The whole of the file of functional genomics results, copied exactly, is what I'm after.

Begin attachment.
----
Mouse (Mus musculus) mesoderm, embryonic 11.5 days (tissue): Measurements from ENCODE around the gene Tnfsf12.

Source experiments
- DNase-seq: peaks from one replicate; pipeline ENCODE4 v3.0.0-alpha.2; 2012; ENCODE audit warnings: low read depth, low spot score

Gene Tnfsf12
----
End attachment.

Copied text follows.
Mouse (Mus musculus) mesoderm, embryonic 11.5 days (tissue): Measurements from ENCODE around the gene Tnfsf12.

Source experiments
- DNase-seq: peaks from one replicate; pipeline ENCODE4 v3.0.0-alpha.2; 2012; ENCODE audit warnings: low read depth, low spot score

Gene Tnfsf12